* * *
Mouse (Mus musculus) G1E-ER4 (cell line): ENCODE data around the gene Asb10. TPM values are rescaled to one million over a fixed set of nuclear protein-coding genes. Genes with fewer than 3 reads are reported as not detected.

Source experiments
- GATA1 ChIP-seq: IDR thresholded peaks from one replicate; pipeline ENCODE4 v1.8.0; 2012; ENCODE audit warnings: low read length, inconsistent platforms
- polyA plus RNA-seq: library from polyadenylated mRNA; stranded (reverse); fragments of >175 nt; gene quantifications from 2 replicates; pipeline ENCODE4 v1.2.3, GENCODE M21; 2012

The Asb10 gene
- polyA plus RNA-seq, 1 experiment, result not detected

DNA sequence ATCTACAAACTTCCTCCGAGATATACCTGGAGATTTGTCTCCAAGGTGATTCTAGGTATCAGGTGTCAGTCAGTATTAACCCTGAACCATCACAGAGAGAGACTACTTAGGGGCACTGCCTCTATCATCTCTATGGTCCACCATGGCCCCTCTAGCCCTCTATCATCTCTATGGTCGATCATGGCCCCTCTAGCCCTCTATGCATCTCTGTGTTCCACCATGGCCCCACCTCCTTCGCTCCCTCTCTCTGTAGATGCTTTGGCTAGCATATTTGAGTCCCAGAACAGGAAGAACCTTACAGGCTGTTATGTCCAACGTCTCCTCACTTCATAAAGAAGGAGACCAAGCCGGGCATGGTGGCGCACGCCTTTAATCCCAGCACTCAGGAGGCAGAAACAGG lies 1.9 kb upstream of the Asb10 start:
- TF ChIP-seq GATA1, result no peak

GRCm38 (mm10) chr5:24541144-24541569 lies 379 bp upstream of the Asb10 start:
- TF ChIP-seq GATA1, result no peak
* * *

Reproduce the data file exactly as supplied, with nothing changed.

Mouse (Mus musculus) G1E-ER4 (cell line): ENCODE data around the gene Asb10. TPM values are rescaled to one million over a fixed set of nuclear protein-coding genes. Genes with fewer than 3 reads are reported as not detected.

Source experiments
- GATA1 ChIP-seq: IDR thresholded peaks from one replicate; pipeline ENCODE4 v1.8.0; 2012; ENCODE audit warnings: low read length, inconsistent platforms
- polyA plus RNA-seq: library from polyadenylated mRNA; stranded (reverse); fragments of >175 nt; gene quantifications from 2 replicates; pipeline ENCODE4 v1.2.3, GENCODE M21; 2012

The Asb10 gene
- polyA plus RNA-seq, 1 experiment, result not detected

DNA sequence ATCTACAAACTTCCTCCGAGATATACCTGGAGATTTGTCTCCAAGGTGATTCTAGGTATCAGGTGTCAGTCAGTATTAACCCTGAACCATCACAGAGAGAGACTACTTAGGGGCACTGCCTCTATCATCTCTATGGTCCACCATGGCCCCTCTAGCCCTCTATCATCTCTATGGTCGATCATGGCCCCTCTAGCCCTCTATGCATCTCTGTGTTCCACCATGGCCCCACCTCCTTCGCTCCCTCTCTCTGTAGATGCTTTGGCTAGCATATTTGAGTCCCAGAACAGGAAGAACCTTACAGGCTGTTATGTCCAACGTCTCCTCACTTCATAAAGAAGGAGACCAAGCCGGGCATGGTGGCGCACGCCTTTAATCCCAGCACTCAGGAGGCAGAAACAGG lies 1.9 kb upstream of the Asb10 start:
- TF ChIP-seq GATA1, result no peak

GRCm38 (mm10) chr5:24541144-24541569 lies 379 bp upstream of the Asb10 start:
- TF ChIP-seq GATA1, result no peak